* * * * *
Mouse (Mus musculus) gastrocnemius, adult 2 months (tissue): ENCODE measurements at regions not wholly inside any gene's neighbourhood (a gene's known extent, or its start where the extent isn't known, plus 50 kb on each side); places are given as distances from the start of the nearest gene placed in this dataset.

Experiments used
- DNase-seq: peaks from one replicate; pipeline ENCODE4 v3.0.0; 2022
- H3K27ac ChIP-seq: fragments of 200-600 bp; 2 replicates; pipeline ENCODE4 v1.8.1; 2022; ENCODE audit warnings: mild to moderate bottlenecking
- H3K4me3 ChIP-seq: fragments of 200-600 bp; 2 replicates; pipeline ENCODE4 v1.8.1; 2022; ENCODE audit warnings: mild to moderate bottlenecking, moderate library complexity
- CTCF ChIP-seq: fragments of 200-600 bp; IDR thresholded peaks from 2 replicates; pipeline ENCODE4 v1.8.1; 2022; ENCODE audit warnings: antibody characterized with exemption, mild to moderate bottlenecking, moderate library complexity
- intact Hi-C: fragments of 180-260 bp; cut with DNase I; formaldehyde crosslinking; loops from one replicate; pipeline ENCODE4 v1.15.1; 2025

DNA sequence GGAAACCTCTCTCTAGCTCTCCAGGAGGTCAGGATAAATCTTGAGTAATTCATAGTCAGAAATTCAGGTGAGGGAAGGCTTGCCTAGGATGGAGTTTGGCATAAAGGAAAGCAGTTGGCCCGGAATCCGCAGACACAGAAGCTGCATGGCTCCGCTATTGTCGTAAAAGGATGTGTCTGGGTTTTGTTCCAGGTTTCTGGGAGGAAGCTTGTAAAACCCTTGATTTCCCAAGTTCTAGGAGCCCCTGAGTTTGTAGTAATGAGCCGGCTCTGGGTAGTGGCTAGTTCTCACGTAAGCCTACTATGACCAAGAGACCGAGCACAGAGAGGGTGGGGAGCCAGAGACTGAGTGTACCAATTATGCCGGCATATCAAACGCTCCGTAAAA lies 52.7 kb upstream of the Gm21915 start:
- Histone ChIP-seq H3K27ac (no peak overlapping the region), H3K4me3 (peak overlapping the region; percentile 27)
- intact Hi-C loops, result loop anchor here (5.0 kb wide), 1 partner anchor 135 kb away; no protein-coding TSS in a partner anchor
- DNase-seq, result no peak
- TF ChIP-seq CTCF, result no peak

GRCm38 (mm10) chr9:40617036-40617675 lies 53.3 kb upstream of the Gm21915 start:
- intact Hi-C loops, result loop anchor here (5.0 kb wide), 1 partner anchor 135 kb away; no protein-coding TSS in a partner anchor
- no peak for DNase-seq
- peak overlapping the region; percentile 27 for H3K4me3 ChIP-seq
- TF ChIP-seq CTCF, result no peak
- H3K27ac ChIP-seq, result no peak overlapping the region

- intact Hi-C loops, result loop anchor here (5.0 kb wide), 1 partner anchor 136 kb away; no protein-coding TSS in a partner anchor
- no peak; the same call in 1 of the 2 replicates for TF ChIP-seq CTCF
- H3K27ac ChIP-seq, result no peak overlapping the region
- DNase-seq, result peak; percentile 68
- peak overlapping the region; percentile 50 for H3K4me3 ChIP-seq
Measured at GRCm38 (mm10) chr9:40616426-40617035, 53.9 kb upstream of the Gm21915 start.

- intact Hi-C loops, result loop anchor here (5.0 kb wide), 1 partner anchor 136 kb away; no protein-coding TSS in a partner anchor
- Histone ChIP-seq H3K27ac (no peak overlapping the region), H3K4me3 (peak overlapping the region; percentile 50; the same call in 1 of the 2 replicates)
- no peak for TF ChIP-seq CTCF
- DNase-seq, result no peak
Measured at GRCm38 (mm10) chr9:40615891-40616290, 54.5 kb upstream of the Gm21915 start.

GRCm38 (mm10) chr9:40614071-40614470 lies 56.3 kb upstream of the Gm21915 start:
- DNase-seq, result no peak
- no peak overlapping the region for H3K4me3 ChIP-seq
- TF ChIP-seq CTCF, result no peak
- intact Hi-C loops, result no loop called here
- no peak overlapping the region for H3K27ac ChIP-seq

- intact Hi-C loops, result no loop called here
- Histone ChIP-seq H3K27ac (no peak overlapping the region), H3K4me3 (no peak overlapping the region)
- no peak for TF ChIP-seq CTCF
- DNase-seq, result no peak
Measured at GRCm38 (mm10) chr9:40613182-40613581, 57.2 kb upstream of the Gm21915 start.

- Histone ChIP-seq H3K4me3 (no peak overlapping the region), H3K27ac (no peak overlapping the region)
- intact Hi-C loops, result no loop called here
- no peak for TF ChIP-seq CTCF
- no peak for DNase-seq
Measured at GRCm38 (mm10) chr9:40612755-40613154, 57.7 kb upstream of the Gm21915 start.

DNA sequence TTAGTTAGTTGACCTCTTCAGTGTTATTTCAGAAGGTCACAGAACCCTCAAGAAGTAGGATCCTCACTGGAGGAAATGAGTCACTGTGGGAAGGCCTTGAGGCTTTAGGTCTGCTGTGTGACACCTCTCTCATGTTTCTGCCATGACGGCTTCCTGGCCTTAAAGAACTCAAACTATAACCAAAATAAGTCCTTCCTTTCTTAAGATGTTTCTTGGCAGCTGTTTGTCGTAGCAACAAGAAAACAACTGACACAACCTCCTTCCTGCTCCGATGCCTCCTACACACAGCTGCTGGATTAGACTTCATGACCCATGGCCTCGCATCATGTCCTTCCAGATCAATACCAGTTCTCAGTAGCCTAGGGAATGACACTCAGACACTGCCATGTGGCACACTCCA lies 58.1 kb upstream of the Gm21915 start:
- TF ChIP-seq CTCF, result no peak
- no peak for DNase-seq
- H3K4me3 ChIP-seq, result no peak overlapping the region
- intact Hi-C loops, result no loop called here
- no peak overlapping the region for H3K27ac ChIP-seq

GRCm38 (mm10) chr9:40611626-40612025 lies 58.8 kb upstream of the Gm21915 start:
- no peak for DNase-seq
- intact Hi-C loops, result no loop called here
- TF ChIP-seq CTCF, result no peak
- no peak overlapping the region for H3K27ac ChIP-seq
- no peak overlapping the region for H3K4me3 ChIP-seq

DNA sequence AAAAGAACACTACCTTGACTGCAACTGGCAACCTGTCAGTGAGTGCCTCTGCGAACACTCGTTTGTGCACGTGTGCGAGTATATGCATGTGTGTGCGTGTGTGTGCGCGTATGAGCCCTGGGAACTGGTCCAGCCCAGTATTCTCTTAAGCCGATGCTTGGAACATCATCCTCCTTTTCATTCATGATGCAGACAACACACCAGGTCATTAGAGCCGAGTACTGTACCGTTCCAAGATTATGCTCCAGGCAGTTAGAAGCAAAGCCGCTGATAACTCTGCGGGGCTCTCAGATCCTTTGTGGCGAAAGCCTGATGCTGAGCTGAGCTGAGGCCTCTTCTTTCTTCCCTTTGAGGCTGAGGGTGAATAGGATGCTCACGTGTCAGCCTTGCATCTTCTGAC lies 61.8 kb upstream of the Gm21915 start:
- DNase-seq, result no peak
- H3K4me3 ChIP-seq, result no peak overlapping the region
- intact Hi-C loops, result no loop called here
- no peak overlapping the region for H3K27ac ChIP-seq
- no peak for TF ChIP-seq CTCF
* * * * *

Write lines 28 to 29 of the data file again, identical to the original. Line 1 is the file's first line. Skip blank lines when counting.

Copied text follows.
- DNase-seq, result no peak
Measured at GRCm38 (mm10) chr9:40615891-40616290, 54.5 kb upstream of the Gm21915 start.